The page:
I initially posted all but the last three items on my Facebook page shortly before I turned 60 several years ago. I’ll be 63 in a few days, so that’s why I’ve added the last three thoughts, along with a couple of other things.
Several weeks before my initial posting, I saw a post on Facebook from Ronna-Renee Jackson. I met Ronna-Renee several years ago when we were both on the board of directors of Girl Scouts of the Southern Appalachians. Ronna-Renee shared a post from a friend who was also having a significant birthday. I’m borrowing the concept, but not the words. Ronna-Renee, thank you for sharing that post!
Attach no importance to their order, which is in the order that I initially wrote them. If I were ordering them by importance, there would be significant changes.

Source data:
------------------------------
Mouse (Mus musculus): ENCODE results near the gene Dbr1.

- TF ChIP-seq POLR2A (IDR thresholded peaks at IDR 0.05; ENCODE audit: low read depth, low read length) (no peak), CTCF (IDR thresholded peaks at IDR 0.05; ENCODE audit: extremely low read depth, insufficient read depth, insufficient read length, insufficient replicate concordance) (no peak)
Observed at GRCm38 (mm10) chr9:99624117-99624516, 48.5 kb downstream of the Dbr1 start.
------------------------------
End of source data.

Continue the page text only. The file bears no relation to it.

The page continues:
Priorities can change in a heartbeat.
Growing up, I didn’t understand why Mama would say things like “Mother would have been 100 years old today.” Now I do.
If your values are unwavering, most decisions are pretty easy.
Some of the sweetest memories I have of my parents are seeing and hearing them pray.
Don’t fret it you can’t find the perfect greeting card. Write your thoughts on your stationery. If you have trouble finding your thoughts, “I care” always works.
Have an assortment of commemorative stamps for various holidays and occasions.
Address people by their name or an acceptable form of endearment.